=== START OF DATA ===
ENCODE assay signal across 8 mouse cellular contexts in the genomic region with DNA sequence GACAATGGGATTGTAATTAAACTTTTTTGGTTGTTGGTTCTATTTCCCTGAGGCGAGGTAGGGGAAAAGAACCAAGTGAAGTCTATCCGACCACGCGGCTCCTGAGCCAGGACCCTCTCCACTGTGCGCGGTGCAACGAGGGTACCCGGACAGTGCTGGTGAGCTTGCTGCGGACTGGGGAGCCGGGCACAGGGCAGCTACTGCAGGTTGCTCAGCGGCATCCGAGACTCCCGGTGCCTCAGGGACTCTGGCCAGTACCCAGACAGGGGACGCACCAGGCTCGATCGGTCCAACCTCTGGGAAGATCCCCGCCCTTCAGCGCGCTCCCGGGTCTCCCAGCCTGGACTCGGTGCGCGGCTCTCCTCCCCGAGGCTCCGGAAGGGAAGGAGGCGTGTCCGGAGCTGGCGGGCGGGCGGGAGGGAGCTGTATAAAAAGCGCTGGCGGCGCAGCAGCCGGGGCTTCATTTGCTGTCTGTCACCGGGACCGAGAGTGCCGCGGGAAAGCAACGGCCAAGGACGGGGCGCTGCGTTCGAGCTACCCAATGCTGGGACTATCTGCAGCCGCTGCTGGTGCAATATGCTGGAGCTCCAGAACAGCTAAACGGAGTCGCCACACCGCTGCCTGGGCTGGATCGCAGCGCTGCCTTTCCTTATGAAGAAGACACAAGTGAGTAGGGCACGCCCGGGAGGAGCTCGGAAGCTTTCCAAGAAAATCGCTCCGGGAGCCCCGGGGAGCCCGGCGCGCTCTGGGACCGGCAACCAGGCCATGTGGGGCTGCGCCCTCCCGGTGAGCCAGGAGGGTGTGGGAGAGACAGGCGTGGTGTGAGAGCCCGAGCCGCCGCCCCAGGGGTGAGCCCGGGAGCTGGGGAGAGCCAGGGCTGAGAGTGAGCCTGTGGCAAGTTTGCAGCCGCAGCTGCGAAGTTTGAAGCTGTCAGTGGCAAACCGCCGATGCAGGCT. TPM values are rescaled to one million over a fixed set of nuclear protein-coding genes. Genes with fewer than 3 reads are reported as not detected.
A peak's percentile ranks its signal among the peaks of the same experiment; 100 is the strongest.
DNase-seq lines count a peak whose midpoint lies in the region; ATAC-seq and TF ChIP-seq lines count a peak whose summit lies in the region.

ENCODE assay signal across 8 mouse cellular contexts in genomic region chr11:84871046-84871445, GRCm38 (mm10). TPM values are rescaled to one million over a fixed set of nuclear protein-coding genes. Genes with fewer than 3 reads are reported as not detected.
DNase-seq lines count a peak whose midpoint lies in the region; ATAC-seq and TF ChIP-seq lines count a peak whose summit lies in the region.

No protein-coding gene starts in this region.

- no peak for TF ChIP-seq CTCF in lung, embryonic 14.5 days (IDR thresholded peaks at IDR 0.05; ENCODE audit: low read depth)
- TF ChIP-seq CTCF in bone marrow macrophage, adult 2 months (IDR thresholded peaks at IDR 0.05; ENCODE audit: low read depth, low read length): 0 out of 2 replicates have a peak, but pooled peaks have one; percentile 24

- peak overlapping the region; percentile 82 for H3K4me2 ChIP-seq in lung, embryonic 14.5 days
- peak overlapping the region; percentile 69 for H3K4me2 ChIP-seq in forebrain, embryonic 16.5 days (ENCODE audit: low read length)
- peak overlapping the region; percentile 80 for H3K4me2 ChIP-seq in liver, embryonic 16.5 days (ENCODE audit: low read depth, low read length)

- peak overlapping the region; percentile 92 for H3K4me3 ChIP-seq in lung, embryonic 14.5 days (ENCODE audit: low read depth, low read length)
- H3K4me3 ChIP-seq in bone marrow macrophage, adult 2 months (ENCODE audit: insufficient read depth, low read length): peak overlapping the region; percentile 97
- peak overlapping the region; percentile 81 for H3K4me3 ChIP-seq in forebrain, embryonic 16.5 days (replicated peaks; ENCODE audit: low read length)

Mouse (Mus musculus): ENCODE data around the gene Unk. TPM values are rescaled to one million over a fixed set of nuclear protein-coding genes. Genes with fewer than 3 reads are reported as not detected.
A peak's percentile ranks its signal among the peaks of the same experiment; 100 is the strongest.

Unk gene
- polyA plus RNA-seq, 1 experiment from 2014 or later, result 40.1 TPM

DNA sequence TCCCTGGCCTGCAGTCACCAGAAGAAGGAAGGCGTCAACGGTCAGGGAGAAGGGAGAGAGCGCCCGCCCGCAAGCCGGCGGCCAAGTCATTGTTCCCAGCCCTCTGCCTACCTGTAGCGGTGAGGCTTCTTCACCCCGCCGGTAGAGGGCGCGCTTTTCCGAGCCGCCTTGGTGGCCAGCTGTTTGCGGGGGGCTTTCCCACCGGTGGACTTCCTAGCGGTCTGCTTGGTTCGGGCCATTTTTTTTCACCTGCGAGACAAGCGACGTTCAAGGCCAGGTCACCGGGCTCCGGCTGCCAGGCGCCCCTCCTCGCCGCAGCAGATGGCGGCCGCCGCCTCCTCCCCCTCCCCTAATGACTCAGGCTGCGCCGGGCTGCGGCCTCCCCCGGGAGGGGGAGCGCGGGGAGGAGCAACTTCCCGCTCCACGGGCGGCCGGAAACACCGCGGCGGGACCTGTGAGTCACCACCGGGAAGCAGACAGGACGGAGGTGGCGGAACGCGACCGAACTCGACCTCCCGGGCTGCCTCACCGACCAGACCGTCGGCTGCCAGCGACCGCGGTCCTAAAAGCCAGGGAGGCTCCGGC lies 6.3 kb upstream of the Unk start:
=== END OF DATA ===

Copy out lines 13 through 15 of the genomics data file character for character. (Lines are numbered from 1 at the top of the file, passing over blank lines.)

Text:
- H3K4me3 ChIP-seq in bone marrow macrophage, adult 2 months (ENCODE audit: insufficient read depth, low read length): peak overlapping the region; percentile 97
- peak overlapping the region; percentile 81 for H3K4me3 ChIP-seq in forebrain, embryonic 16.5 days (replicated peaks; ENCODE audit: low read length)

Mouse (Mus musculus): ENCODE data around the gene Unk. TPM values are rescaled to one million over a fixed set of nuclear protein-coding genes. Genes with fewer than 3 reads are reported as not detected.